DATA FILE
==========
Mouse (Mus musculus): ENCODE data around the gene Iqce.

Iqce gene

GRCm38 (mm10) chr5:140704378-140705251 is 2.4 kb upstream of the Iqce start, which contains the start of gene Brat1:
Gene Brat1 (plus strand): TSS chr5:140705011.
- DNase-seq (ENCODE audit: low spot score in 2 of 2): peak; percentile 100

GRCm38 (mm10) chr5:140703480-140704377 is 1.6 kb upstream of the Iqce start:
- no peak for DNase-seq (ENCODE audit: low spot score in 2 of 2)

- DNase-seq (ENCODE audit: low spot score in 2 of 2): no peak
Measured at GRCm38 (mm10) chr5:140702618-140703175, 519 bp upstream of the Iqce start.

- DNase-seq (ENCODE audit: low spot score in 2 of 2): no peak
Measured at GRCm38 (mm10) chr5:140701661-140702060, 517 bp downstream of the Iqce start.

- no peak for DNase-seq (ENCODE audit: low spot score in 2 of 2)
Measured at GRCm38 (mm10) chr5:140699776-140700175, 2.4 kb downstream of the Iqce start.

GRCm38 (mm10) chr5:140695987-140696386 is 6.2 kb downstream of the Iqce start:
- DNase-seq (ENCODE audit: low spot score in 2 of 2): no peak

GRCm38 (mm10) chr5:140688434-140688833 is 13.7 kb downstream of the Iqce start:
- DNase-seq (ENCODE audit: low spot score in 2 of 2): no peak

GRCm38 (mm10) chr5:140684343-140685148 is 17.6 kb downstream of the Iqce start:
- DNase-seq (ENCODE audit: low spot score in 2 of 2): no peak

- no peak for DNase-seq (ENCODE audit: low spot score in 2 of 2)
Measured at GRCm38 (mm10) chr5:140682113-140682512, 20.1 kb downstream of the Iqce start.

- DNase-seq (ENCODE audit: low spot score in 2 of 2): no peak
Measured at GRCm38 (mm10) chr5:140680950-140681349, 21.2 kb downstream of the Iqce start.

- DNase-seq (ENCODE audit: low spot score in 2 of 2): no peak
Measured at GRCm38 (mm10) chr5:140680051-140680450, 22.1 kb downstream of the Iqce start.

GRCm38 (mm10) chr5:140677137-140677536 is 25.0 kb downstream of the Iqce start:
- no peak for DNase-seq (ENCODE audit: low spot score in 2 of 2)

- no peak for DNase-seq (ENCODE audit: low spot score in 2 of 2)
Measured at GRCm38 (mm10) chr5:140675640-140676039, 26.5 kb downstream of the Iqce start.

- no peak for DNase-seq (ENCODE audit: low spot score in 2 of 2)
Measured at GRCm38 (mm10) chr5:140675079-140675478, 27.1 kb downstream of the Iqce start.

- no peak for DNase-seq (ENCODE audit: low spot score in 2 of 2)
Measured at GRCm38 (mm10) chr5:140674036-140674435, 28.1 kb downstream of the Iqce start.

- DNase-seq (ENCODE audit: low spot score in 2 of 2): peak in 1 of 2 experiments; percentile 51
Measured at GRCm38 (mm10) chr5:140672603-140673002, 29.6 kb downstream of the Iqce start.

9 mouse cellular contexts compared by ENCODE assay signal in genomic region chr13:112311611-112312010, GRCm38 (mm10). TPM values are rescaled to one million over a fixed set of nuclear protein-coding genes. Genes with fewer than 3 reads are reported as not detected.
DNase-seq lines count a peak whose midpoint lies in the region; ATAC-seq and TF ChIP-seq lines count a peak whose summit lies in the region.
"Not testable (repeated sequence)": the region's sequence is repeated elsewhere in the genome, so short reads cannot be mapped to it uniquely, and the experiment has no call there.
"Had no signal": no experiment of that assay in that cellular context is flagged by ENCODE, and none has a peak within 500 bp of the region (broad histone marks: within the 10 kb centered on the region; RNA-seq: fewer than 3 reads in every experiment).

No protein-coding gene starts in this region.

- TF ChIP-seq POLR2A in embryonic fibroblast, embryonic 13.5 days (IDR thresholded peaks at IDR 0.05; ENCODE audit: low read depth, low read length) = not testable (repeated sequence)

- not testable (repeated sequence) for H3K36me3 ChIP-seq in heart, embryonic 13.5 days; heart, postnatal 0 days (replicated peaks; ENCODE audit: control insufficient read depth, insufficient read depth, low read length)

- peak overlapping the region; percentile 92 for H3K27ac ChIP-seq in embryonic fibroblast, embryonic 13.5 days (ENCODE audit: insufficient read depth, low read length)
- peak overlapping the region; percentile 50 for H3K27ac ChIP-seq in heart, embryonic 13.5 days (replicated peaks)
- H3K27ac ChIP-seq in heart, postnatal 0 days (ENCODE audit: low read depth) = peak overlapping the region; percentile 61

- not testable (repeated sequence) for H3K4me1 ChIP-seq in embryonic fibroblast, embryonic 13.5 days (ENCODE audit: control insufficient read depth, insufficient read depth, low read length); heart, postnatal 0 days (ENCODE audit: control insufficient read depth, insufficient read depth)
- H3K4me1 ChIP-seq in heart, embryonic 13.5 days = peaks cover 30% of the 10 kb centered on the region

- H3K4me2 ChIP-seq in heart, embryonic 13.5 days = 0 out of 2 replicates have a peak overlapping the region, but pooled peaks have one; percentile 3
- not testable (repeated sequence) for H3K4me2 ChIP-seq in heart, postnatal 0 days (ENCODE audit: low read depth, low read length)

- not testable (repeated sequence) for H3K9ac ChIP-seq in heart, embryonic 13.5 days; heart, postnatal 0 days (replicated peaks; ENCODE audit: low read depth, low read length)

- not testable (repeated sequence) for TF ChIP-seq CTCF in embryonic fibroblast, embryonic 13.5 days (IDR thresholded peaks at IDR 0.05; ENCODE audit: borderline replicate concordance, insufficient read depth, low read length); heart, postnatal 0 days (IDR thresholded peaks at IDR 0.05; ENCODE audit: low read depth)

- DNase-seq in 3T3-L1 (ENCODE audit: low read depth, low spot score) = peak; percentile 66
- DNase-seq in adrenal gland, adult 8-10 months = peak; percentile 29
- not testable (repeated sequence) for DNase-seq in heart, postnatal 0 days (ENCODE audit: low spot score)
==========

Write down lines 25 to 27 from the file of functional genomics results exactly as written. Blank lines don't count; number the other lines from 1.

Measured at GRCm38 (mm10) chr5:140680051-140680450, 22.1 kb downstream of the Iqce start.

GRCm38 (mm10) chr5:140677137-140677536 is 25.0 kb downstream of the Iqce start:
- no peak for DNase-seq (ENCODE audit: low spot score in 2 of 2)